Understanding Application Layer DDoS Attacks (Layer 7)

Distributed distribution (DDoS) attacks, resulting in downtime and crashes, make websites and web applications unavailable in official traffic. In addition to the financial losses, businesses face significant loss of product image, favor, and reputation due to their high visibility. DDoS attacks are often used as smoking screens for other risky activities and attacks and, therefore, damage business profit and growth. Therefore, businesses need to have an effective way to protect DDoS to ensure continuous and consistent access to their website and web applications.

Understanding the different types of DDoS attacks

To prevent DDoS attacks, it is important for businesses to understand the different types of these possible attacks and, appropriately, choose a mitigation strategy and solution.

DDoS attacks are often the equivalent of attacks on volumetric and network levels. However, only half of the DDoS attacks are volumetric or network attacks such as UDP floods, ICMP floods, SYN floods, DNS Amplification, etc. website not available.

The other half of the DDoS attack is an app attack or Layer 7 that is usually small and silent. The attack on layer 7 reinforces the gaps, vulnerability, and/or business logic errors in the attack planning layer. This attack does not require multiple devices, packets, or bandwidth; they are usually less than 1Gbps in size. Attackers submit seemingly legitimate requests to reduce the request; usually request access to one-page load. These traits make the Layer 7 attack sneakier and more dangerous. Examples of Layer 7 attacks are Slowloris, GET / POST Floods, etc.

Most Common Layer 7 Attacks

The most common layer attack for a DDoS application is HTTP Flooding. There are 4 different categories in HTTP floods.

1. HTTP Basic Flooding:

As the name suggests, this is the simplest and most common HTTP attack. Attackers use the same list of IP addresses, user agents, and developers (less in number than volumetric attacks) to gain access to the same web page or service more often. The server could not handle the sudden flow of requests and interruptions.

2. Random HTTP floods:

In this type of HTTP flood attack, attackers use a wide range of IP addresses, random URLs / user/target agents to perform complex attacks. Here, a botnet can control many different devices that may be infected with malware and that they use to send these GET / POST requests to the server.

3. Storm overflow HTTP Floods:

These are the stages under which random flood attacks occur when attackers use various methods to override web application storage systems and force the server to use excessive bandwidth to complete applications. One example is attackers looking for unsaved content or regular dictionary searches that use server resources and cause downtime. Cache Bypass flood attacks are considered the most common.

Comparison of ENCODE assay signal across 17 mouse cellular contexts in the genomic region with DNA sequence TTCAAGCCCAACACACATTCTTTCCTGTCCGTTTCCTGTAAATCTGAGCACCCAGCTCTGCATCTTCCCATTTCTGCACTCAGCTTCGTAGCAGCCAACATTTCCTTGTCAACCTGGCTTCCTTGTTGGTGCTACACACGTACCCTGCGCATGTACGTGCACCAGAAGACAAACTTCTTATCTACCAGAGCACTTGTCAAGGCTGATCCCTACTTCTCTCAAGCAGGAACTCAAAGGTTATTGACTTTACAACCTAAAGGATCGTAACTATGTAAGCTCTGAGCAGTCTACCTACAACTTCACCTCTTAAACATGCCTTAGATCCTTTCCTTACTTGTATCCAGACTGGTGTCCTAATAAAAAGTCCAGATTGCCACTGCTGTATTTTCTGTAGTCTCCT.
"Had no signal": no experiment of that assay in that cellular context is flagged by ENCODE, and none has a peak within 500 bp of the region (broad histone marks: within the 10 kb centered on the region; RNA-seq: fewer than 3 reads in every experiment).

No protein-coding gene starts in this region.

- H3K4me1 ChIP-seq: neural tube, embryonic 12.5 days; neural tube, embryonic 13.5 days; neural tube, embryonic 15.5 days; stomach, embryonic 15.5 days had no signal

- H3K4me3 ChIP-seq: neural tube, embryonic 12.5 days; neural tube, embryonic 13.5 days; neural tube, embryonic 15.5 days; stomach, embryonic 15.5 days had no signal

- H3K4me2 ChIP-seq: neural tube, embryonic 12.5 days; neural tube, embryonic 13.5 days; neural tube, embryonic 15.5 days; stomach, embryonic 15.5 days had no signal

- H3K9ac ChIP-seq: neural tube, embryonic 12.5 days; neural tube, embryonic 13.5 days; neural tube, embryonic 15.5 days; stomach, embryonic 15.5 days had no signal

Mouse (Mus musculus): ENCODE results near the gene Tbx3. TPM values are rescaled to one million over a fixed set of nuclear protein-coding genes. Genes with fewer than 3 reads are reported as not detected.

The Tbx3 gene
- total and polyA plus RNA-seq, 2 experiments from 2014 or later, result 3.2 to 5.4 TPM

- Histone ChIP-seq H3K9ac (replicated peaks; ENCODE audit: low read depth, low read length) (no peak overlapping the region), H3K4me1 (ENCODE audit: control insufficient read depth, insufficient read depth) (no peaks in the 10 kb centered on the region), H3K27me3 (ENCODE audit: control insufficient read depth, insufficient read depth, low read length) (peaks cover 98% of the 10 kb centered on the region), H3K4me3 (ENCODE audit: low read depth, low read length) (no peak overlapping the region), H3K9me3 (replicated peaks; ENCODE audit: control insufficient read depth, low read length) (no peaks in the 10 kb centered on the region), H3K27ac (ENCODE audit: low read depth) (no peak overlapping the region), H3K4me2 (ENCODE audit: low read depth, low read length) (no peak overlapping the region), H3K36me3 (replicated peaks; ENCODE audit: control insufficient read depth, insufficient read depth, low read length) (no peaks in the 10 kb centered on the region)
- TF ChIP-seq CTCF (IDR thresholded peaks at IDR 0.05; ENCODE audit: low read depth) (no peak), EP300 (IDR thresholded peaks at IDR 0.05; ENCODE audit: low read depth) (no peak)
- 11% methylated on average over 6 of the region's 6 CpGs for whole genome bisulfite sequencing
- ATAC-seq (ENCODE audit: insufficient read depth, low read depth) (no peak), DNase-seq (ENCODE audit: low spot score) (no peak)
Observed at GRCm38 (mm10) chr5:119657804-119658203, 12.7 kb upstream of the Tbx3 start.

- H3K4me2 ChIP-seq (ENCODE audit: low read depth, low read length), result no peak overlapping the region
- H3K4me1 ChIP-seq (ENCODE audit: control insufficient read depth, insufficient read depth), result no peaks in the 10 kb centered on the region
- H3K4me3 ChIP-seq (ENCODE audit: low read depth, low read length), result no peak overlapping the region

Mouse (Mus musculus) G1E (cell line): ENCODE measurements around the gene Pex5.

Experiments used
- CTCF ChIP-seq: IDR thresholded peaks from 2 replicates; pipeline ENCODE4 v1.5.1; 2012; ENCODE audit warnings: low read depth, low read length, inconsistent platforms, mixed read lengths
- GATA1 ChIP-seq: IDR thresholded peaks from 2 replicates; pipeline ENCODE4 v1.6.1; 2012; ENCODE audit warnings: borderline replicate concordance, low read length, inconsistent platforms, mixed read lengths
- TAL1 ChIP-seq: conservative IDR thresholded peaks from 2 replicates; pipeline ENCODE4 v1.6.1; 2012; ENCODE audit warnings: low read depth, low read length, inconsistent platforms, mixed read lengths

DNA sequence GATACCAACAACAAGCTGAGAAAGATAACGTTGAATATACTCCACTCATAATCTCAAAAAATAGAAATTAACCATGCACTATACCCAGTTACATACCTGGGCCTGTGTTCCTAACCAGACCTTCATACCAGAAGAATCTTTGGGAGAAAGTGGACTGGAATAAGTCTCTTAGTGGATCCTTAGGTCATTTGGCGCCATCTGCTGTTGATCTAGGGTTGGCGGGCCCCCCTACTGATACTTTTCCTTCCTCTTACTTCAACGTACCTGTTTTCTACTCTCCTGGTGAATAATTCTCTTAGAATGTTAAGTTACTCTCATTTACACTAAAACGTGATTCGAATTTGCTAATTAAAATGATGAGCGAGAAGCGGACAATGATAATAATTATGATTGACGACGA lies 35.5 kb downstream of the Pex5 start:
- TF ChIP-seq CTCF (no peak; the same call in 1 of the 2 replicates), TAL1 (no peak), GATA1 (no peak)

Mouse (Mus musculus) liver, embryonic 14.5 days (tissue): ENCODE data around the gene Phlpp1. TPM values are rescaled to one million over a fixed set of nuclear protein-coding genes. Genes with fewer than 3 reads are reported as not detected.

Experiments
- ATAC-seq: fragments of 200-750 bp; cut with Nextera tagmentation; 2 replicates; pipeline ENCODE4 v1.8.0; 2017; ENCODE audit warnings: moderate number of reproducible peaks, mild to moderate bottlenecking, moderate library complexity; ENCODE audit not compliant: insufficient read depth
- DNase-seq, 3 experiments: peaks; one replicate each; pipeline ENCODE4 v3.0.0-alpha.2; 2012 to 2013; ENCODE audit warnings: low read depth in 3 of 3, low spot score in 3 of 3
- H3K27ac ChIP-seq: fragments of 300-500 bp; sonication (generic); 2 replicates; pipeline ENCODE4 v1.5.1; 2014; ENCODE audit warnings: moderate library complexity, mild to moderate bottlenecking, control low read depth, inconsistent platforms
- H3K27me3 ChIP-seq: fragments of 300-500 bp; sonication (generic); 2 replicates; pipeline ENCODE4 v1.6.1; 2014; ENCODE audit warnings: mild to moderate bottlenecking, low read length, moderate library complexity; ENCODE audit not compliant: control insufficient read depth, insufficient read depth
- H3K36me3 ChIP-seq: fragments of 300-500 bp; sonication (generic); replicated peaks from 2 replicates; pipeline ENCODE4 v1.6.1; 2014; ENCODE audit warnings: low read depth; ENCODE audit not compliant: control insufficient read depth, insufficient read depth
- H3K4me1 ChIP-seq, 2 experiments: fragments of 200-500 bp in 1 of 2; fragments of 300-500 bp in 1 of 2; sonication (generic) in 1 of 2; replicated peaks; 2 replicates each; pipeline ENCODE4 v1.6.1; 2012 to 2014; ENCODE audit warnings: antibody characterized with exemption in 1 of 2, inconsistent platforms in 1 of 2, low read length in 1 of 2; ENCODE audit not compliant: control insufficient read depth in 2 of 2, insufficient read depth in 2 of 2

4. WordPress XML-RPC Floods:

In this type of attack, attackers use simple WordPress interruptions of other WordPress installations as a signal to set up an Attack.

Random HTTP floods and Cache-Bypass HTTP floods are very common even in the midst of HTTP flood attacks.

5. Slowloris Attack:

This is the simplest, most common, and most deadly among DDOS layer attacks. The murder and the evils of this type of attack lie in its basic simplicity. Slow truck attacks do the opposite of volumetric attacks – instead of server attacks with multiple applications, the server is sent for slow loading (hence the name slower loris) while keeping the connection open for longer. By launching this attack, even at very low prices, the server connection pool may end up waiting to receive a full application for licenses for slow-moving loris attacks, thus, blocking the operation of other legitimate users.

Key to protection from Layer 7 attacks

As mentioned earlier, it is important but difficult to detect Layer 7 DDoS attacks due to their subtlety and they seem to be asking for legitimacy. To address these attacks, a DDoS mitigation solution should:

  • provide regular, instant protection including real-time alerts
  • allow custom rules and policies
  • include the services of certified security professionals
  • provide security analytics that should be prepared for future attacks
  • provide real-time visibility in the event of an emergency.

But many DDoS mitigation solutions tend to focus on unity in volumetric attacks and do not provide such complete protection against Layer 7 DDoS attacks.

Make sure you choose a DDoS protection service like Lectron that provides a smart and complete suite, combined with anycast to ensure your web applications are always online.


Leave a Reply

Your email address will not be published. Required fields are marked *

You may also like



What is OWASP? Open Web Application Security Project (OWASP) is a non-profit foundation dedicated to improving software security. OWASP operates under the ‘open community model, where anyone can participate and


What is Anycast?

Anycast is a way of communicating with a network where incoming requests can be sent to various locations or “nodes.” In the case of a CDN, Anycast sets up incoming


How to protect your servers from DDoS attack.

What is a DDoS Attack? The basic volumetric denial of service (DoS) attack often involves blasting an IP address with a lot of traffic. If the IP address points to